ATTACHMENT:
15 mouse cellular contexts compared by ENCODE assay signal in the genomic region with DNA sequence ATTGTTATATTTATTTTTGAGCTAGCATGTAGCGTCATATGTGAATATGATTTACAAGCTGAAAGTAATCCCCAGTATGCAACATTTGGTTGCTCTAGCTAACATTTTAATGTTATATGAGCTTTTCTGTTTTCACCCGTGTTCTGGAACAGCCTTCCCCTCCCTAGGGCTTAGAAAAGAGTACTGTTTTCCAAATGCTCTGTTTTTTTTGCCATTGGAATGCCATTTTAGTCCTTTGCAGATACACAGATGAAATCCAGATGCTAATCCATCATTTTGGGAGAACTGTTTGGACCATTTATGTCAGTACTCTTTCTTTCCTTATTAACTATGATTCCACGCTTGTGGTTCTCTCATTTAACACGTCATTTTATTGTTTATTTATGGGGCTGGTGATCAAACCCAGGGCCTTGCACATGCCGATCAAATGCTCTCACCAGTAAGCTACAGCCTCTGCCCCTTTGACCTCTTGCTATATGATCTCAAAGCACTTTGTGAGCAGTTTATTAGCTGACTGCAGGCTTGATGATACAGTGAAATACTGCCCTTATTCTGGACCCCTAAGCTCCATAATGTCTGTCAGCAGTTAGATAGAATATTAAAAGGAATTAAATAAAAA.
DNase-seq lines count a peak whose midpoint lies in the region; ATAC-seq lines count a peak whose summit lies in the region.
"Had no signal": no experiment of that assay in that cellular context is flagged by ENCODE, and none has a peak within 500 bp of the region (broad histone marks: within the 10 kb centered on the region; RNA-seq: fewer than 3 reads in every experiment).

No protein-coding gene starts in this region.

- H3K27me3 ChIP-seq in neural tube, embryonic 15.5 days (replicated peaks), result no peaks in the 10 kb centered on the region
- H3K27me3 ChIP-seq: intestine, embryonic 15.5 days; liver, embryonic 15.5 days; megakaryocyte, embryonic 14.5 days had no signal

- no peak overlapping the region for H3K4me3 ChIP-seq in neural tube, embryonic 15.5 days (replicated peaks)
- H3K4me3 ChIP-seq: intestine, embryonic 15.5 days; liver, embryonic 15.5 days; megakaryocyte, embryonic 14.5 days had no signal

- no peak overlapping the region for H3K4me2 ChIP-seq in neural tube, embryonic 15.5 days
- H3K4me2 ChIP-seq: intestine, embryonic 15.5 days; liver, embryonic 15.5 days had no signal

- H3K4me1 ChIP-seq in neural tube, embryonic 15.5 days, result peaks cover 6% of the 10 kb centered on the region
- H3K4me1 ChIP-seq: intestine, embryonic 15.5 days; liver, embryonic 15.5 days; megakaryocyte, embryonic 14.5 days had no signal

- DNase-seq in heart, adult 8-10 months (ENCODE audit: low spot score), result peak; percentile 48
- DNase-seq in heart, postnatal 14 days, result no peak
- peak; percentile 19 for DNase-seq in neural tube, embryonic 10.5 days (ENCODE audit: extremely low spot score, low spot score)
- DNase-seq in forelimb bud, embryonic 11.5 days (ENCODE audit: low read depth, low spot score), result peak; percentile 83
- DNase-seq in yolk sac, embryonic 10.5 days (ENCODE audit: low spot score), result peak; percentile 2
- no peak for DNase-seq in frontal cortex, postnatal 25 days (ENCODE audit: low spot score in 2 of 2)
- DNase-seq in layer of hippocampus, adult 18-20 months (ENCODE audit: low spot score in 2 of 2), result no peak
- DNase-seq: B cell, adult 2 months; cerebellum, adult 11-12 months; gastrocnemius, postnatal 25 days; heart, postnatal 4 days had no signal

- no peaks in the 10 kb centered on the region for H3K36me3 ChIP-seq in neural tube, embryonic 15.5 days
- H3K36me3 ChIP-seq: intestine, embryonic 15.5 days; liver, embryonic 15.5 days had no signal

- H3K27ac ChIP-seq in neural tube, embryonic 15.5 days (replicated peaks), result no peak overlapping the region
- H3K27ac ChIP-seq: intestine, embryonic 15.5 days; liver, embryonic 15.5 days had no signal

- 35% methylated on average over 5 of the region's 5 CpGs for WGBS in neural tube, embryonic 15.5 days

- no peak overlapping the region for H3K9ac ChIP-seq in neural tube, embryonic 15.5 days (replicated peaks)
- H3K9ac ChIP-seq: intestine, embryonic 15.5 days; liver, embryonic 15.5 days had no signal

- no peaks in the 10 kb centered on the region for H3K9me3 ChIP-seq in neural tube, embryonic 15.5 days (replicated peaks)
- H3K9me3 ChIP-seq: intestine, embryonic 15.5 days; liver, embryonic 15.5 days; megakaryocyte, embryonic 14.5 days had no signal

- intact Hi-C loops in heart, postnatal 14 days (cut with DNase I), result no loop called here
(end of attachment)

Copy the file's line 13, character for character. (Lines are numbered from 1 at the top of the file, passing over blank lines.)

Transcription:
- DNase-seq in heart, adult 8-10 months (ENCODE audit: low spot score), result peak; percentile 48